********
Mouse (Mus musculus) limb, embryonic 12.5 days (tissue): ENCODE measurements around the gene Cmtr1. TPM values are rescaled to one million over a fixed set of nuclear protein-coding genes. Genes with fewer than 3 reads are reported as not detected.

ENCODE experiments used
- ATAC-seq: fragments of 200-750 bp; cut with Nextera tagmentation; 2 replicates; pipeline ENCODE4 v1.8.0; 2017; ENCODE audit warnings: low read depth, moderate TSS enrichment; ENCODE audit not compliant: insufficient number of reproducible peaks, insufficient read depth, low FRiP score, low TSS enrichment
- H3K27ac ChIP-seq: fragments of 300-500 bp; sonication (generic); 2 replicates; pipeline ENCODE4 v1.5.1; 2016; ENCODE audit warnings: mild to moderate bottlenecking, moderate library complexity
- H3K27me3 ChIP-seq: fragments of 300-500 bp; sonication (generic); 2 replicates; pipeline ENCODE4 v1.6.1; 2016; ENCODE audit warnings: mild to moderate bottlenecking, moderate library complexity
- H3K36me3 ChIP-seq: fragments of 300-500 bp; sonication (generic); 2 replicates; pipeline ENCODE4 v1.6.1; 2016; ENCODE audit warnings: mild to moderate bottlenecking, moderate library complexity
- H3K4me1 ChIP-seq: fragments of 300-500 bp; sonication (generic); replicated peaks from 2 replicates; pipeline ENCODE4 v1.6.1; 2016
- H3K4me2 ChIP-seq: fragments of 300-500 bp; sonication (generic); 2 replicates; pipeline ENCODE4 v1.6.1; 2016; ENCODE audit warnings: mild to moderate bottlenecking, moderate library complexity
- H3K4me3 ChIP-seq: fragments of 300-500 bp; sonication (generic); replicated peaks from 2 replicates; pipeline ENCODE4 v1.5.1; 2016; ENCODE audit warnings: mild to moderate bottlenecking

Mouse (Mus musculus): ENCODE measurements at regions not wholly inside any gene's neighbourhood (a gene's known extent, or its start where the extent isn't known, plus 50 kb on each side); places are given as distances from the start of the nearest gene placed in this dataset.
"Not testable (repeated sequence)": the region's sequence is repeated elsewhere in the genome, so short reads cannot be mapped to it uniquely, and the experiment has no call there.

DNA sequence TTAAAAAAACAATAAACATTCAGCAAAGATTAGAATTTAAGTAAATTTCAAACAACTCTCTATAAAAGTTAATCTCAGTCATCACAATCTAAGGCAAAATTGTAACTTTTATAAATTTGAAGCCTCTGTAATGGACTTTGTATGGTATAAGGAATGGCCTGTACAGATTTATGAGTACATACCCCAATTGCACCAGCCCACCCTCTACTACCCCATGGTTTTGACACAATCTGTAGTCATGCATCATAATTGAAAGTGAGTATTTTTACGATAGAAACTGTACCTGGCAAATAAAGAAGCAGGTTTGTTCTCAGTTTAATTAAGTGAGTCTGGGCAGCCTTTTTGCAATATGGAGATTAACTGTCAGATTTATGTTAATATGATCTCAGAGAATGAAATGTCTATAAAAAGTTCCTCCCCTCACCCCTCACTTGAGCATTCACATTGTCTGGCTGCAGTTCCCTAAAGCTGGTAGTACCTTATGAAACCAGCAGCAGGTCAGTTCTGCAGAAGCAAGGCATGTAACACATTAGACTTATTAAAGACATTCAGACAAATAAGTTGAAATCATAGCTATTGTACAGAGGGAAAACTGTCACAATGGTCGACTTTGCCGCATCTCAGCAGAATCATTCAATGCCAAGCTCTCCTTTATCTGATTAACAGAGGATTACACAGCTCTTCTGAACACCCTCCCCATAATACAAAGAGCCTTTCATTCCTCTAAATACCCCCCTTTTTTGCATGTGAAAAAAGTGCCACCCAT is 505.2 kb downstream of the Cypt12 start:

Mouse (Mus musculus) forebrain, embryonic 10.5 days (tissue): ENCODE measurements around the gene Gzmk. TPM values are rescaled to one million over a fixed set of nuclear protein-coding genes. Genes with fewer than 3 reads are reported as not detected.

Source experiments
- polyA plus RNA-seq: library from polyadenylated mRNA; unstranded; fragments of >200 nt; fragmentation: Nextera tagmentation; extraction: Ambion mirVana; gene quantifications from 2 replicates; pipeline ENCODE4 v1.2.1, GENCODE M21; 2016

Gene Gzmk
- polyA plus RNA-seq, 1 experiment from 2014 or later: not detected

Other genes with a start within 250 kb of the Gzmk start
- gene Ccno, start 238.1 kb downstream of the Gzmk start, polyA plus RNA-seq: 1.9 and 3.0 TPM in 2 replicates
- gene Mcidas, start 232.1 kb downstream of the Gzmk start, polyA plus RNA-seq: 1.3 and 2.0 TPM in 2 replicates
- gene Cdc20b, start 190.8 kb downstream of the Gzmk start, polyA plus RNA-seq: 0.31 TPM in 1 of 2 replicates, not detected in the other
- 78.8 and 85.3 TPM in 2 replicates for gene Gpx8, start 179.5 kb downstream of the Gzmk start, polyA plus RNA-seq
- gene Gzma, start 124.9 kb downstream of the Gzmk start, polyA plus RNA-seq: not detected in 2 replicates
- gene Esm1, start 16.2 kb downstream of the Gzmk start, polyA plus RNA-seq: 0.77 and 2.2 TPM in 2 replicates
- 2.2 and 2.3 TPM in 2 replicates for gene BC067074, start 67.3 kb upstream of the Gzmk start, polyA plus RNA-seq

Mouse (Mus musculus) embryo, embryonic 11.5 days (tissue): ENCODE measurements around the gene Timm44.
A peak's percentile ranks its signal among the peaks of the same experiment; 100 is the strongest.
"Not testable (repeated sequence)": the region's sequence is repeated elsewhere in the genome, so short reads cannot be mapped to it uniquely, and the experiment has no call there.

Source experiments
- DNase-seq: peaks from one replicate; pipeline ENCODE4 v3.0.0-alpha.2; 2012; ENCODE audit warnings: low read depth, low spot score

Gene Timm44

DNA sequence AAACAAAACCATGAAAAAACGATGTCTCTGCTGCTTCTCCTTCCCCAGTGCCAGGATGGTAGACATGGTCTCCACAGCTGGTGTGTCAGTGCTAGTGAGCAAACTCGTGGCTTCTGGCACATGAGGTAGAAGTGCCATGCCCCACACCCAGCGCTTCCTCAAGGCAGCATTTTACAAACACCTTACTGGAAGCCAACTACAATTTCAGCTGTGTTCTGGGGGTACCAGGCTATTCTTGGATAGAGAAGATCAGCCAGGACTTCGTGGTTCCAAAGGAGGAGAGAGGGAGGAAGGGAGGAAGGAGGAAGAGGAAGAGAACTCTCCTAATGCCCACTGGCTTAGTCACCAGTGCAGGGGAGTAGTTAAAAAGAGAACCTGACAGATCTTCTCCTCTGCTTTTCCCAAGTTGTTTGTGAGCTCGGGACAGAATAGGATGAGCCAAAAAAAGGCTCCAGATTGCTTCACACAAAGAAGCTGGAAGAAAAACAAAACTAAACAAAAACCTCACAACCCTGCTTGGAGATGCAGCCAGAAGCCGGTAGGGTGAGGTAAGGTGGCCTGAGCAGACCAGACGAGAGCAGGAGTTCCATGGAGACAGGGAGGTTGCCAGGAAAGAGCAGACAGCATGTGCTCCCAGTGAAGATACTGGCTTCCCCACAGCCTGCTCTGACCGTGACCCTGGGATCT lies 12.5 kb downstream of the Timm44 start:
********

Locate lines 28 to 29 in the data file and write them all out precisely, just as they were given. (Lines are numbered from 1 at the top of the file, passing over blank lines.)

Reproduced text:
"Not testable (repeated sequence)": the region's sequence is repeated elsewhere in the genome, so short reads cannot be mapped to it uniquely, and the experiment has no call there.

Source experiments